One of the most neglected consequences of the rapidly evolving COVID-19 is the increasing violence against women of all ages. U.N. Women has called it “the shadow pandemic,” and António Guterres, the U.N. Secretary-General has said, “Peace is not just the absence of war. Many women under lockdown for #COVID19 face violence where they should be safest: in their own homes.”

Domestic violence is not, of course, a new phenomenon. Before the pandemic, it is estimated that 243 million women and girls (aged 15-49) across the world had been victims of sexual or physical violence during the previous 12 months, in most cases perpetrated by an intimate partner. That number has significantly increased alongside the evolution of the pandemic, due in great measure to the necessary stay at home measures imposed by the authorities.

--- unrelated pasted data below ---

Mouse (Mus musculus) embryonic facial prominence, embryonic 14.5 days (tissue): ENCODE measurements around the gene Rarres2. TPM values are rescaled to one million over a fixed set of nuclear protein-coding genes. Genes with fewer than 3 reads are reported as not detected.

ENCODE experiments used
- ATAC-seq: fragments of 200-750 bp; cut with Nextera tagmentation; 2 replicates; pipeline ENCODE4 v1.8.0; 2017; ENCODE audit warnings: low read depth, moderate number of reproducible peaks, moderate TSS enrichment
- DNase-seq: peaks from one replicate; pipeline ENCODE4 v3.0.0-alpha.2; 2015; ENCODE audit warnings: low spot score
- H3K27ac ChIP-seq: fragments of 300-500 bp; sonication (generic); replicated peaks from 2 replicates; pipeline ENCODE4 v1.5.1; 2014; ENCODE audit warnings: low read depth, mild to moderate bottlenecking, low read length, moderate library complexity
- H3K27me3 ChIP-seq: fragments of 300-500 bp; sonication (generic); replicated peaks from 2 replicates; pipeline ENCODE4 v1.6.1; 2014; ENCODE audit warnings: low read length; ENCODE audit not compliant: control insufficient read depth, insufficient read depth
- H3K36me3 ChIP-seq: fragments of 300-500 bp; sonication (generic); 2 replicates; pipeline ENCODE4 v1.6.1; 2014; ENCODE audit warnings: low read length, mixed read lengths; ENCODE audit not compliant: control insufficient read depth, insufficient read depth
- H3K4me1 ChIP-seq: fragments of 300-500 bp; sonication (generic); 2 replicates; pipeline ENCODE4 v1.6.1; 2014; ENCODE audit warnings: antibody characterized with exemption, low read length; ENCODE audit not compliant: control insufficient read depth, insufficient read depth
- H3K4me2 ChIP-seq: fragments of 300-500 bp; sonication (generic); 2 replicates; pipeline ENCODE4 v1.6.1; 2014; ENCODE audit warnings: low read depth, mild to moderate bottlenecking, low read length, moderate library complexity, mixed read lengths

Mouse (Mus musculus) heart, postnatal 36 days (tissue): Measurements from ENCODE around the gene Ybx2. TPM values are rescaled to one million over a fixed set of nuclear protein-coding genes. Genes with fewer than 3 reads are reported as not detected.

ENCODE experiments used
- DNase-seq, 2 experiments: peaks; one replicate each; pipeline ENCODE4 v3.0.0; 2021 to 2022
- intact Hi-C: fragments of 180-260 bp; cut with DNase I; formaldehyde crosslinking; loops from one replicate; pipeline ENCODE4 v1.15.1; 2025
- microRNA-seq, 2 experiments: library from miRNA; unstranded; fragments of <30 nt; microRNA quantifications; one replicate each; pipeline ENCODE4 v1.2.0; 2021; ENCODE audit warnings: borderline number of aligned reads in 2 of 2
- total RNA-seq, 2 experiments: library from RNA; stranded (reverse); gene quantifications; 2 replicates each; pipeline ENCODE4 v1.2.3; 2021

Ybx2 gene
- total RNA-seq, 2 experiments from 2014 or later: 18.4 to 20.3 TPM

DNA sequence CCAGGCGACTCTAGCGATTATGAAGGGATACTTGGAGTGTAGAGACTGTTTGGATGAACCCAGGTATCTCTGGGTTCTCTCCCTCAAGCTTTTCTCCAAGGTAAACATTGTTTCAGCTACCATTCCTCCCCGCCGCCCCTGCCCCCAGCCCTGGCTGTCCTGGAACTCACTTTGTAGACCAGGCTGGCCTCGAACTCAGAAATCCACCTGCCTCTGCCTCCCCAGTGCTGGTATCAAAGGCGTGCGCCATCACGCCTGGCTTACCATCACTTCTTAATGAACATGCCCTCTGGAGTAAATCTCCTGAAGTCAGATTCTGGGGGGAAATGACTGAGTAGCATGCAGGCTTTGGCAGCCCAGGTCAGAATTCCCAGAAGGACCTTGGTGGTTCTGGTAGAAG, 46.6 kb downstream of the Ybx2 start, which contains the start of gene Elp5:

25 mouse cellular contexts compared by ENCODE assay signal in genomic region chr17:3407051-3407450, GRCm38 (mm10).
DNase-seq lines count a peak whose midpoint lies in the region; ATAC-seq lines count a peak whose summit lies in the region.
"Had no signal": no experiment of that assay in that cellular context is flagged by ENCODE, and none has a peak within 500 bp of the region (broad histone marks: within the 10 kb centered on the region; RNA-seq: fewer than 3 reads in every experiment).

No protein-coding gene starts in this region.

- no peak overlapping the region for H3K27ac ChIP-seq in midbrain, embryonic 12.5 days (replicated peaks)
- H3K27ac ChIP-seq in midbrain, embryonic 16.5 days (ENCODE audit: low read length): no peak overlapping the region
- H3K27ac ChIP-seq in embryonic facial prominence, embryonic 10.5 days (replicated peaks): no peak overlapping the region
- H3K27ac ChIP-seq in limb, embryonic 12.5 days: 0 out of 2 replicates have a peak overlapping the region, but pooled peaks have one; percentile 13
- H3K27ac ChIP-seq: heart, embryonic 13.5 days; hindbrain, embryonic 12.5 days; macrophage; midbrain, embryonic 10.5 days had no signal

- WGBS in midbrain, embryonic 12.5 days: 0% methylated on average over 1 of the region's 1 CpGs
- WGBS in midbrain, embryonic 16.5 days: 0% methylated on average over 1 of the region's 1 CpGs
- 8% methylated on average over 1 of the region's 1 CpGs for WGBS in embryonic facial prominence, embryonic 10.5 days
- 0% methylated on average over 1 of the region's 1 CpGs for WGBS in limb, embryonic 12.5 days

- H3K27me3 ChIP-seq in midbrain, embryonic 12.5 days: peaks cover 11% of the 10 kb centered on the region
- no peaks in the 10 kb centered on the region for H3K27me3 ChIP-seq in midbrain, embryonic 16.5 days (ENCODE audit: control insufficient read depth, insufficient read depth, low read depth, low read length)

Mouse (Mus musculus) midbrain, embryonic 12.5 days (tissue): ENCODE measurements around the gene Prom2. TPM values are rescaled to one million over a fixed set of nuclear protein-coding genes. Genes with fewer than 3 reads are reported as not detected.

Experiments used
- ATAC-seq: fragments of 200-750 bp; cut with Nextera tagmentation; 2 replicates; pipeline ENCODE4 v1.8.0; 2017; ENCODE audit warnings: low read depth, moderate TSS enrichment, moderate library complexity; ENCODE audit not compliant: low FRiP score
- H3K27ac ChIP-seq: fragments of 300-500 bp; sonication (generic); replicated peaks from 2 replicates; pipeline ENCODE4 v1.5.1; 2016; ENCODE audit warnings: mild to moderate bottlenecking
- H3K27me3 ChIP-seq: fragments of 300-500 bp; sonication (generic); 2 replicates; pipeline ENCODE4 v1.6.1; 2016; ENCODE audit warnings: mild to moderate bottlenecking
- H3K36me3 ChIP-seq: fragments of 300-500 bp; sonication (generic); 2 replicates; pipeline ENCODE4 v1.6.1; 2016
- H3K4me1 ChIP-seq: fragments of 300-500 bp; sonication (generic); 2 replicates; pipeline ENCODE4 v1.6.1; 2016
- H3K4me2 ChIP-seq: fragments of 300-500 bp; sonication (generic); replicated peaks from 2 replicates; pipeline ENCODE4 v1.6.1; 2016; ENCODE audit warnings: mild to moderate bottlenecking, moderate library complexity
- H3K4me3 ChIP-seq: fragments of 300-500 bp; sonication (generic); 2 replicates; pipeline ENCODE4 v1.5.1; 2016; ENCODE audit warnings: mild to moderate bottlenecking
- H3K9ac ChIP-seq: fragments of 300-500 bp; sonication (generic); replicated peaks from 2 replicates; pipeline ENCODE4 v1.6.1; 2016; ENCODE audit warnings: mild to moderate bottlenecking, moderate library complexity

Governments and public health authorities in Argentina, Canada, Spain, Germany, the United States, and the United Kingdom have called attention to domestic violence, and the increased demand for abused women’s emergency shelters. In countries such as Singapore and Cyprus, domestic violence hotlines have registered an increase in calls of more than 30 percent since the start of the pandemic, as have frontline workers in New South Wales, Australia. In China, police departments in the city of Jingzhou received three times as many domestic violence calls for help this past February as in the same time in 2019.